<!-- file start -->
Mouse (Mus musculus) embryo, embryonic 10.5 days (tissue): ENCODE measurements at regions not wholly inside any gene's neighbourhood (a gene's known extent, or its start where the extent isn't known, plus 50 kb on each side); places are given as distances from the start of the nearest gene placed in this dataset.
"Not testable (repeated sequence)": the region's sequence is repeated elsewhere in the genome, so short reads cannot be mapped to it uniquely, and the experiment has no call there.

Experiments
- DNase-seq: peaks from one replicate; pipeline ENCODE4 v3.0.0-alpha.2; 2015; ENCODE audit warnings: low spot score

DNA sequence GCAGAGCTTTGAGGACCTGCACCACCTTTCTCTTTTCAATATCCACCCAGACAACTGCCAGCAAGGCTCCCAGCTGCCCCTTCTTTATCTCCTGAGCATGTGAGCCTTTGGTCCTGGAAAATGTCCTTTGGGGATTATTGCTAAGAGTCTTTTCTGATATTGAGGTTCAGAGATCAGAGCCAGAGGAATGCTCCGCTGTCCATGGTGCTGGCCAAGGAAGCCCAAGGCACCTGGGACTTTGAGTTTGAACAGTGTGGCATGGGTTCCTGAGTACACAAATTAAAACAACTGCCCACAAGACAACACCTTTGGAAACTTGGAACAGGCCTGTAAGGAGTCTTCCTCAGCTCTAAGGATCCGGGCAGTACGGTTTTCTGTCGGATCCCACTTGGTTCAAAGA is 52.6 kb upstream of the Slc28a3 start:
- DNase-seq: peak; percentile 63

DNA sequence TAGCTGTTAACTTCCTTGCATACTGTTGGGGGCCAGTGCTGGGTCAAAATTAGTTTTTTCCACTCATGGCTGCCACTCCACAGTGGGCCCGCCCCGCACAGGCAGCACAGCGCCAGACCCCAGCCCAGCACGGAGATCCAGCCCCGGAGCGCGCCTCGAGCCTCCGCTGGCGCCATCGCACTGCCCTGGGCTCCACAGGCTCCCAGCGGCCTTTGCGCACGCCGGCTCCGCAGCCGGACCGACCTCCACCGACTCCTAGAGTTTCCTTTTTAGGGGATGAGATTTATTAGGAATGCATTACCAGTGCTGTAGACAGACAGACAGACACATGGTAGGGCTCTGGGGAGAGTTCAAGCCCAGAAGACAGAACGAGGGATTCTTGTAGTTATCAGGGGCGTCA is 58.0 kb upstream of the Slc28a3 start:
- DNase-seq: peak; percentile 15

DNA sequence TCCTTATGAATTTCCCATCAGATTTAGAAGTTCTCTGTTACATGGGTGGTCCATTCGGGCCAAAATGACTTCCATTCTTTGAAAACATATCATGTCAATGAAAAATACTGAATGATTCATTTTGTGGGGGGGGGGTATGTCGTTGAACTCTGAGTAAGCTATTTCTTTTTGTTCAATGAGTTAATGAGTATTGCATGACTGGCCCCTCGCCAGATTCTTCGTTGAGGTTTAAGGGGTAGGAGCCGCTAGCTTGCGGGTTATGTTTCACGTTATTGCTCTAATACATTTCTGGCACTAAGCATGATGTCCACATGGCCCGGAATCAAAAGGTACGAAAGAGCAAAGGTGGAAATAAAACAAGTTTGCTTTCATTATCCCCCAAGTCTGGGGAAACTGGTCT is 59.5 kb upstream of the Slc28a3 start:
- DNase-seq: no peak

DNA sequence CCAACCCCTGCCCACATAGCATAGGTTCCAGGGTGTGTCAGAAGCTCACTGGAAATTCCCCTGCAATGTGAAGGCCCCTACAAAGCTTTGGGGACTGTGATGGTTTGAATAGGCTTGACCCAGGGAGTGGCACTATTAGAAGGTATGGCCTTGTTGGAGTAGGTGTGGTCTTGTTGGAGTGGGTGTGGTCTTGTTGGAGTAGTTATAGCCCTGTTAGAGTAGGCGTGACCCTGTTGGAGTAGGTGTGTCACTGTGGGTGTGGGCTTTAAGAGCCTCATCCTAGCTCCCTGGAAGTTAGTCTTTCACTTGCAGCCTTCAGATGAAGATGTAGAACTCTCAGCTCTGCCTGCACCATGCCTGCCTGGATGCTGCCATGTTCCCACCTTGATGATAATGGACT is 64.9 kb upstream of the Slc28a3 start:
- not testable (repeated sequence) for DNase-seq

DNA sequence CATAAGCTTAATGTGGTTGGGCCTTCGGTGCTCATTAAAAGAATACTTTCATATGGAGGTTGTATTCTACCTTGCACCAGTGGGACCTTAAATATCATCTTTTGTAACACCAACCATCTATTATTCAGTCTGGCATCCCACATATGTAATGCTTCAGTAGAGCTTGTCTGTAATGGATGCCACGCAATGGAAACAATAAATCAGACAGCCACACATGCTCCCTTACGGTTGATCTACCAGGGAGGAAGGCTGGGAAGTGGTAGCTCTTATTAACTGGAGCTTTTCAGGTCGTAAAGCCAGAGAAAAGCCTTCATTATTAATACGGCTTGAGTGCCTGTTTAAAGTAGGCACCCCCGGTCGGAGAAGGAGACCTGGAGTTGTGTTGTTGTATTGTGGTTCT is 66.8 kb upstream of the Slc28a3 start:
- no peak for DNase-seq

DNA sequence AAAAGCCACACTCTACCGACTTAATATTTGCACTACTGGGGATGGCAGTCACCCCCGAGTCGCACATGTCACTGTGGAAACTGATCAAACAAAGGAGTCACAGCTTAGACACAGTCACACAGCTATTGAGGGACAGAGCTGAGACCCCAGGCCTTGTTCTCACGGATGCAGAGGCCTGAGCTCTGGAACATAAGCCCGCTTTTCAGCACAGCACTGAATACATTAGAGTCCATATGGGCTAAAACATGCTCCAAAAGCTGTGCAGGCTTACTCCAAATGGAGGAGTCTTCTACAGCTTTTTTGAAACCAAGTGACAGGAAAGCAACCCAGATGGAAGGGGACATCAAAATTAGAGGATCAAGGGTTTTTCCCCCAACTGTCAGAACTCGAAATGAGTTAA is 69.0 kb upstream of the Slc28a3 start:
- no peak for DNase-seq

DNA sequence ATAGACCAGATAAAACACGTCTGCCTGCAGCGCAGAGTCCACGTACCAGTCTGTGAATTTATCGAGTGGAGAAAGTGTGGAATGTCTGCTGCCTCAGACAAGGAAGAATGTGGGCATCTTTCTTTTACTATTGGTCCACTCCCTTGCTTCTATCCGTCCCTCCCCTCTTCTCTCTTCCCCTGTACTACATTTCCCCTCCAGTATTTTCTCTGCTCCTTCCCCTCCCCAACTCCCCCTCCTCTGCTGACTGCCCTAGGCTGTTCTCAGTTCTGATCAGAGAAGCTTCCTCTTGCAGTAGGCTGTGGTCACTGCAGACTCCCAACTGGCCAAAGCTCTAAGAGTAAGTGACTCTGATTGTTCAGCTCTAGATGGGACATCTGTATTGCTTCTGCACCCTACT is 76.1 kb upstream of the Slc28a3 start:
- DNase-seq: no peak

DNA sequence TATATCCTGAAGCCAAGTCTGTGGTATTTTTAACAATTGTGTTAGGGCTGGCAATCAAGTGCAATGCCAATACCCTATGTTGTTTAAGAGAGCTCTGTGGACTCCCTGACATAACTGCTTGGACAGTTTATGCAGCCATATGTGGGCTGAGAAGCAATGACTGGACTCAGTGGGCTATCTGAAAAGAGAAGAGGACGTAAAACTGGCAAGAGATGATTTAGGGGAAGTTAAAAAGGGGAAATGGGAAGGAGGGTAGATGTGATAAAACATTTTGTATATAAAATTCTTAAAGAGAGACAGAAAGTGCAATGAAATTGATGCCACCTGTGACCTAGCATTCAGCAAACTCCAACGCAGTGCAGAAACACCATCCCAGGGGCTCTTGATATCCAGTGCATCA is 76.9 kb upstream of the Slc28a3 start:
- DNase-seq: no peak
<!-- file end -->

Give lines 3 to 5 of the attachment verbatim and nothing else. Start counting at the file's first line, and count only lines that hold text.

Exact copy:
Experiments
- DNase-seq: peaks from one replicate; pipeline ENCODE4 v3.0.0-alpha.2; 2015; ENCODE audit warnings: low spot score

DNA sequence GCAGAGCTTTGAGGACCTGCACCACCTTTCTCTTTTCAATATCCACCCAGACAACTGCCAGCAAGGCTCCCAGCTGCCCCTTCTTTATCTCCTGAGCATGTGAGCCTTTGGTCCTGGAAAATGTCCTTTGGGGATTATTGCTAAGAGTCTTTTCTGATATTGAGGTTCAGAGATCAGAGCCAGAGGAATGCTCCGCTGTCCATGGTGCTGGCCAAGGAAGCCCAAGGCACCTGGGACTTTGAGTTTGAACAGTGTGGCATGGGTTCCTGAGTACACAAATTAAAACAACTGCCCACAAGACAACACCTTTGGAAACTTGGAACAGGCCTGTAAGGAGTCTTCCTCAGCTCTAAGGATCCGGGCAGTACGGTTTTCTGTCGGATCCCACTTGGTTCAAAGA is 52.6 kb upstream of the Slc28a3 start: